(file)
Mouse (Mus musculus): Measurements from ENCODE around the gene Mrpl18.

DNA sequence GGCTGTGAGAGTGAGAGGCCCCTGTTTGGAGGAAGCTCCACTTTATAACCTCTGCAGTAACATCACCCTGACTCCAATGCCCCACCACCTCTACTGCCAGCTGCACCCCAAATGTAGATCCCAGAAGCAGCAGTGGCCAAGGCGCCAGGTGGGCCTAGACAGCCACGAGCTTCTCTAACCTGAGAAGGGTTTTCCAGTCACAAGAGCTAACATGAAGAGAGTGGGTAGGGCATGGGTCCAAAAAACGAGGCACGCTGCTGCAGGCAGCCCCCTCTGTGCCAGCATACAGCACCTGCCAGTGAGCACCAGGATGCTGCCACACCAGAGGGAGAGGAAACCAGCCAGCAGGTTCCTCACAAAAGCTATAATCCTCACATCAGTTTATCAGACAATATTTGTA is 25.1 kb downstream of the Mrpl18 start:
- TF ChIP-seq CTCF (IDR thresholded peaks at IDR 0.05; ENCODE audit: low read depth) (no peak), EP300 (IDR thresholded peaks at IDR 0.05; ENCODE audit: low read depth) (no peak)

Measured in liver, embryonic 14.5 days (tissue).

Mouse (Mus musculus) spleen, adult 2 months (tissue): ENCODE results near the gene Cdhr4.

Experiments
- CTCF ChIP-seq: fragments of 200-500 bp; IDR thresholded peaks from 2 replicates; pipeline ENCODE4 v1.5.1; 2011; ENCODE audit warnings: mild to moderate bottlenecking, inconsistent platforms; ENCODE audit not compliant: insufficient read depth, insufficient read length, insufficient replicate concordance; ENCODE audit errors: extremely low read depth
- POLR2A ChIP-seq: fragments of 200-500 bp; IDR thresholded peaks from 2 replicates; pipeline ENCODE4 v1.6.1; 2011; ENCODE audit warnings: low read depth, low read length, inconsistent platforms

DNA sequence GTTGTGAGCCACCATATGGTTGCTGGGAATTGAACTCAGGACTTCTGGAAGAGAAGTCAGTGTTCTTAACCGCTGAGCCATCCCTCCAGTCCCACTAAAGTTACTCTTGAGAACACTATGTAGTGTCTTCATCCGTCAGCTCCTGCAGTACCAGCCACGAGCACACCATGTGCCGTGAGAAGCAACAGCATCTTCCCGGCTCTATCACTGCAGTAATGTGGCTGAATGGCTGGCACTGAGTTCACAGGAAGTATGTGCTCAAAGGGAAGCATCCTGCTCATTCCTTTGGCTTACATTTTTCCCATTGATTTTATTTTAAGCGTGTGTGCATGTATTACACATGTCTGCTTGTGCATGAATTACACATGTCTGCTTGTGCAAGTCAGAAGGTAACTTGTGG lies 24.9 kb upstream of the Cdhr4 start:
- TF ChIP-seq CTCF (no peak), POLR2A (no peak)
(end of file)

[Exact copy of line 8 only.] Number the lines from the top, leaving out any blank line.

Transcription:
- POLR2A ChIP-seq: fragments of 200-500 bp; IDR thresholded peaks from 2 replicates; pipeline ENCODE4 v1.6.1; 2011; ENCODE audit warnings: low read depth, low read length, inconsistent platforms